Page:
Using mind-altering substances to promote combat motivation and performance has been a longstanding feature of warfare. While the practice of drugging soldiers wasn't widespread until the Second World War, the use of alcohol to boost morale and calm nerves long precedes modern drug use. Pharmaceutical amphetamines, however, were an innovation of the interwar years. In 1933, Benzedrine, was first marketed as a nasal decongestant. The euphoric effects of "Bennies" were quickly seized upon by recreational users, and it did not take long for military forces to consider their use in battle.
|Vendel Era Bronze Plate|
Precedents certainly exist for non-pharmaceutical military drug use. If one expands beyond the amphetamine category, lore has it that mind-altering "drugs" go back at least to the middle ages. The most popular legend of stoned soldiers tells of blood-crazed Viking beserkers eating dried fly agaric (the hallucinogenic mushroom Amanita muscaria) to inspire their savage attacks. While drugging a medieval warrior and inciting him to behave like a bear might improve his will to fight, one has to wonder about the effects on hand-eye coordination. Instead, the adrenaline-like effects of therapeutic doses of amphetamine, such as wakefulness, increased muscle strength, improved memory, and cognitive control, made the drug much more useful on the modern battlefield than hallucinogens.
Use of amphetamines by the military, then, began in the Second World War. Richard Holmes, in Acts of War: The Behaviour of Men in Battle (1985), writes that in that conflict, Benzedrine was commonly administered to soldiers of various nations, noting ten percent of American soldiers used amphetamines in the conflict.
An excellent treatment of Allied research and use of amphetamines is found Nicolas Rasmussen's 2011 article "Medical Science and the Military: The Allies' Use of Amphetamine during World War II" Journal of Interdisciplinary History 42:2 (Autumn 2011) Rasmussen suggests that despite the popular conception that drugs were prescribed by the Allies as physically performance-enhancing, the reasons behind amphetamine distribution was based on mood-altering effects such as "increased confidence and aggression" and the promotion of morale. Until very late in the war, research had yet to conclusively prove the physical effects of the drugs.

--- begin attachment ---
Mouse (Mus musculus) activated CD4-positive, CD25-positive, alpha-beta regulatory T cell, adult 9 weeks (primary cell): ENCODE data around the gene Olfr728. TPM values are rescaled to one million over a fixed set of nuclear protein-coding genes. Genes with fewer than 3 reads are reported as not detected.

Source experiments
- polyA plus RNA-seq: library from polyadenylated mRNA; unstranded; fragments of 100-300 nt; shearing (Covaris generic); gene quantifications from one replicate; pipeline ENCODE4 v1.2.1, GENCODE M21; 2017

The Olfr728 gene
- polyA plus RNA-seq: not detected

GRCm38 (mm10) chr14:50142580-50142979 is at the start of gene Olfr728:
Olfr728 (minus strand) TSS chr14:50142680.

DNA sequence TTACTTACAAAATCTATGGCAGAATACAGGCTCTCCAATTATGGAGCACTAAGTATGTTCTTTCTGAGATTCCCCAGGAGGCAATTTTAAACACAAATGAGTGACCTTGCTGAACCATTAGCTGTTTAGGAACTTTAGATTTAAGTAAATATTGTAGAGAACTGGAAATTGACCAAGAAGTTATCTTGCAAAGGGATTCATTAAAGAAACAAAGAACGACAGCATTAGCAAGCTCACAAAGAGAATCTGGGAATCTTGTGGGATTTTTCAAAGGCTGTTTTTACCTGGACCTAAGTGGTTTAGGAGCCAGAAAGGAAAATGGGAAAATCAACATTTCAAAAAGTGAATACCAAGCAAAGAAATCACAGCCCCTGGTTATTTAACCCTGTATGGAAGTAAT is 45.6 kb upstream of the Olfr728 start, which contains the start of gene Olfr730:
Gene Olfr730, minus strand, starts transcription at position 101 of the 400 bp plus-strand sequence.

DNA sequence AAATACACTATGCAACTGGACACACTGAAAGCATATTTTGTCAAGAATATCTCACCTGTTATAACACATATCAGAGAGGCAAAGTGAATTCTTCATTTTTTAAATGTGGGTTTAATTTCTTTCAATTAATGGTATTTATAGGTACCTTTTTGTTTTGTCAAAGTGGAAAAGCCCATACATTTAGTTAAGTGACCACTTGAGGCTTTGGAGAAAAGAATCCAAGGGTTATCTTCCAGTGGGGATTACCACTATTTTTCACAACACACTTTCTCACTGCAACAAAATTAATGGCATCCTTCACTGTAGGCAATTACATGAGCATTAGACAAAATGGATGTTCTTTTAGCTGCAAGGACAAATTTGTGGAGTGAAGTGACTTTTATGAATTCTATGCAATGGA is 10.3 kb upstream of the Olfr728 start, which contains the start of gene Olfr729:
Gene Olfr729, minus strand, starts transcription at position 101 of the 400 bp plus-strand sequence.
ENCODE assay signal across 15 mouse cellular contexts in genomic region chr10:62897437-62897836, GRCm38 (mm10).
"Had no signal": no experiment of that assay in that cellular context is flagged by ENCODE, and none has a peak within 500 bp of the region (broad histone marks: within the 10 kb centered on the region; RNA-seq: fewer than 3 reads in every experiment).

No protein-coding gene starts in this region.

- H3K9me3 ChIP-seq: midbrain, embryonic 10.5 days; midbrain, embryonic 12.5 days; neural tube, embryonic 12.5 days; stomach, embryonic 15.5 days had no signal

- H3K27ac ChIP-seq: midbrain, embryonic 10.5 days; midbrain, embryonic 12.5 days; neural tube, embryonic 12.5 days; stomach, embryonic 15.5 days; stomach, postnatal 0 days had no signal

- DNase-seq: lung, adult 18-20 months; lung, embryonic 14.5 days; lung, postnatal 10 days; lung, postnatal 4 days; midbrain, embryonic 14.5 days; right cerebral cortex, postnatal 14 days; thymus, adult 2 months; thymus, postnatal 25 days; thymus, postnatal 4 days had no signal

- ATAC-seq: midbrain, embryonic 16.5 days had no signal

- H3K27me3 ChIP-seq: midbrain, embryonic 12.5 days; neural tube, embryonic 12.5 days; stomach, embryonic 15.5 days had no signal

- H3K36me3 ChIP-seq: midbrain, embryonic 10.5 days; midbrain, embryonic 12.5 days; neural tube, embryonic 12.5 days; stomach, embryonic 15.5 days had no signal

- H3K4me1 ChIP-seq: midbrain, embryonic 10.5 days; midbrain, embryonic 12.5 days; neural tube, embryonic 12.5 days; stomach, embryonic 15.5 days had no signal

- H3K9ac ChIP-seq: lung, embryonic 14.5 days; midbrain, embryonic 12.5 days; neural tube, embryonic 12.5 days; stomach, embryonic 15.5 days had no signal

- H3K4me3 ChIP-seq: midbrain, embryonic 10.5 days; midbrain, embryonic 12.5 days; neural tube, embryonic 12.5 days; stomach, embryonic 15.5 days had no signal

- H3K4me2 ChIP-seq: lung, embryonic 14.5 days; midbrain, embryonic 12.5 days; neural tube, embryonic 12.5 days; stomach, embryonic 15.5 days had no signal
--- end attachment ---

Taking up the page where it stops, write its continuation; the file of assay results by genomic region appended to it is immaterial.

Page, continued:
Journal of the American Medical Association, Vol. 123, No. 10; Vol. 124, No. 12.
In 1943, the Americans came to the same conclusion on Benzedrine sulphate "pep pills" as a boost to morale and alertness and began to distribute them widely to all services. When Eisenhower learned that 100,000 six-tablet packages of "Bennies" were available for the North African theatre, he immediately requested 500,000. (Rasmussen, p. 226) Rasmussen suggests that the drugs were widely abused for recreational purposes and may have been the cause of battlefield atrocities in the Pacific theatre. (Rasmussen, p. 230-32)
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Drugs, then, have a long relationship with the military, especially in years after 1940 as the pharmaceutical industry and pharmacological practice expanded at pace. Beyond stimulants for combat, medical use has been made of barbiturates, sedatives and pain-killers. Illicit, recreational drug use extends beyond amphetamines as well, with marijuana and heroin use in Vietnam as the most notorious example. One need not look too far to find accusations regarding the negative effects of this military narco-love-affair.
A version of this page was first posted on 28 July 2011.